Happy New Year, everyone!

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Smart Baseball (Keith Law)

I regularly read the writing of Keith Law. He has a blog, works as a senior baseball writer for ESPN, and he writes game reviews for Paste magazine. We agree on many things related to baseball (1), games, and science. When he announced last year that he was writing a book focused on baseball statistics and analysis, I knew I would be reading it. At the beginning of the summer I picked up a copy of Smart Baseball.

The book was a delight to read. Admittedly I didn’t get this book to be converted to a new way of thinking about baseball–it was preaching to the choir. I am in the new analytics camp when it comes to baseball, so none of the information was disturbing or startling. It has been a slow change for me, a conversation here and an article there. In 2005 I endorsed many more bunts than I do today (today I value the bunt for attempting to get a hit in some scenarios, but almost never to advance a runner at the cost of an out). In 2007 I valued pitcher wins and saves far more than I do now. In 2010 I would have preferred to see batting average to on-base percentage, but now things have changed. My baseball appreciation continues to grow, and I enjoy thinking about strategy and analysis (2).

Highlights of the book include a discussion on how the save rule results in the reduction of value of players in the closer role, detailing expected runs in relation to bunting/stealing/walking, and the measure of prospects and defensive performance.

In the last section of the book Law taps in to his experiences as an MLB front office statistical analyst and prospect scout to address how players are scouted and quantified. I really liked this glimpse into the front office world.

I think there are two primary groups of people who will appreciate Smart Baseball:

  1. The baseball fan. If you enjoy baseball this is a good book to read and savor. The mix of baseball talk, real-life examples for points, and clear presentation of logic (and logic breakdowns) is refreshing. I found myself reminiscing frequently when Law used a particular examples, many of which I had direct memories of or I had heard stories about. Even if you have a strong grasp of sabermetrics, this book is still an entertaining read.
  2. The thinker/statistician. If you enjoy seeing how people embrace logical fallacies despite glaring evidence to change, then this is a worthwhile book. Law lays out the oldest and earliest numerical measures of performance in baseball, and in most cases, why they have limited value. It is a good reminder that metrics that fail to measure something meaningful can survive due to nostalgia of familiarity. It is also a good reminder that in the world of baseball experts, at one time the primary measures of a player’s value were based on luck and the performance of others (and many current “experts” continue to hold these views).

By the way, the title of the book comes from a hashtag Law created to showcase bad baseball decisions (#smrtbaseball), which is derived from this:

The alternative to smrt baseball is smart baseball.

Good stuff.

(1) The biggest baseball difference that we have relates to the designated hitter. Law does not believe pitchers should be hitting; he supports the National League adopting the designated hitter rule. I feel the designated hitter is an abomination. 

(2) I use baseball stats in my Experimental Techniques and Analysis class. One of the lab exercises involves determining which MLB metrics are the best predictors of team success. The first table In Chapter 1 of Smart Baseball, Law presents correlations of batting average, on-base percentage, slugging percentage, and OPS with team runs per game. These data looked very familiar to me, because I have had my students figuring out these r values for the past few years. It’s a powerful lab exercise (especially for a baseball fan).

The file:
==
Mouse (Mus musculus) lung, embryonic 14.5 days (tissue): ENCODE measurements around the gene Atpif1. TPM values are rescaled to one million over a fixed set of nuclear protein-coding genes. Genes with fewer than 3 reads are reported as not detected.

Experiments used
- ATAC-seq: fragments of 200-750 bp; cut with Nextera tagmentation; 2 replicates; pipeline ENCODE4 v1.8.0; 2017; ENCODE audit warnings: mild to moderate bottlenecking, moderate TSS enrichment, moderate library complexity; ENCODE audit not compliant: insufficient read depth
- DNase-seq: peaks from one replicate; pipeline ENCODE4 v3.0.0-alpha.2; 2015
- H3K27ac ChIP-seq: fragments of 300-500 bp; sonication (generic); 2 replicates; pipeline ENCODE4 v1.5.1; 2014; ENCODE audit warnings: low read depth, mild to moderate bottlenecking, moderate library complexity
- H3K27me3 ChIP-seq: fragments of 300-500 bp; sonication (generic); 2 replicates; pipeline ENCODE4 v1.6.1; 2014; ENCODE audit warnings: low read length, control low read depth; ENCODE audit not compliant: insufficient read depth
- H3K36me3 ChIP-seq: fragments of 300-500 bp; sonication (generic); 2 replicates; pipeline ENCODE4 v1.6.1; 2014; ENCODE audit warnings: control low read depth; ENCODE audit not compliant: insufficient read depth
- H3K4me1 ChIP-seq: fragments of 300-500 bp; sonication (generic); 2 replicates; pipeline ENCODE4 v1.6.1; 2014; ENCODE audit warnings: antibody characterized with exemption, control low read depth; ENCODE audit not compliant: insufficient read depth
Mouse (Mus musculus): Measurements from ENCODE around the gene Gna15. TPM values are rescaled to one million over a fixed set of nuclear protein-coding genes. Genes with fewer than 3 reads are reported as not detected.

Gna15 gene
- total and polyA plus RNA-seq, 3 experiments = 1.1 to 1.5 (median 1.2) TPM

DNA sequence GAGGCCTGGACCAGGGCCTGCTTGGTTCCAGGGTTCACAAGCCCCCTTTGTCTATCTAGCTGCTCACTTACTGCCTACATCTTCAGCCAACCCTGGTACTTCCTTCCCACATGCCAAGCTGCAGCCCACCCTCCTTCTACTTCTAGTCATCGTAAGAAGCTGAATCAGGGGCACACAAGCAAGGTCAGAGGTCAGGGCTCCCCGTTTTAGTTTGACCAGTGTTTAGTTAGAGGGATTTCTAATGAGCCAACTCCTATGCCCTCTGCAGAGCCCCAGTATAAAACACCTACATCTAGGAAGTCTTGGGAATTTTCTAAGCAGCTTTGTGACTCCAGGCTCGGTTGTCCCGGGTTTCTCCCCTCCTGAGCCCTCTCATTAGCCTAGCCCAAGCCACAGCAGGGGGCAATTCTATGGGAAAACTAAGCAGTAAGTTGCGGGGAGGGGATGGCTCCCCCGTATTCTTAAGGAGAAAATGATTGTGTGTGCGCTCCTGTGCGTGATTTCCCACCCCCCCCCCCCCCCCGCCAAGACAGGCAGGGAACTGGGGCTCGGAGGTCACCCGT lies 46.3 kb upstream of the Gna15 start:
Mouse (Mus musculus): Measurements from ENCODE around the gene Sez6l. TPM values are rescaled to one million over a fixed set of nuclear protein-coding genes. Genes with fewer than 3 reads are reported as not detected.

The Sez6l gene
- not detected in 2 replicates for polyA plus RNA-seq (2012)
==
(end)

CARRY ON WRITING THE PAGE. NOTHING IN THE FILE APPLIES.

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You’ll Know When It’s Time: Dieter Wants Food

During Dieter’s 4 month check-up the pediatrician asked us what our plans were for introducing Dieter to solid food. Pam and I both approach parenthood with substantial humility, so we mentioned we had heard 6 months was a good time but asked for his opinion. He told us to follow Dieter’s cues. “Have you ever seen a dog at the dinner table” he said, “just eyeing the food longingly? He will let you know when he wants to try the stuff you are eating. You’ll know when it’s time.”  He also told us there was more folk-lore and tradition behind the wait-till-6 months recommendation than science. So we left the appointment prepared to observe Dieter at meal times. I will admit, I was a bit skeptical that I would really know when it was time to give Dieter solid food (1).

Last weekend we took a stroll to Pismo Beach. Dieter got his milk lunch on the boardwalk, looking out at the Pacific Ocean. After he ate, we began our walk home. Pam and I decided to stop at Fay’s Fusion for a late lunch. We ordered, got our food, and began to eat (I was holding Dieter).

Soon after I began eating I noticed Pam was laughing. And Fay was laughing as she worked the counter nearby. They were seeing this:

Food1

Dieter wanted my lemon crispy chicken.

Dieter was watching my food like a hawk. He was excited, riveted, and certain he needed some of my crispy lemon chicken.

Just look at that expression:

And the next day Dieter got to try some bland rice cereal. It was time. He managed to sneak solid food in just before he hit 5 months.

In the past week Dieter has sampled avocado and carrot, with peas coming up soon. It’s a big, scrumptious world out there–I look forward to introducing him to it.

(1) I do not believe as a parent I am naturally all-knowing about taking care of my kid. As a scientist I do my best to make good decisions, and I am blessed to have a fellow scientist (Pam) to collaborate with on this journey. We read books and articles, we ask questions of experts and family/friends, and we try to make good decisions. When someone tells me I’ll just know something, I am wary. . .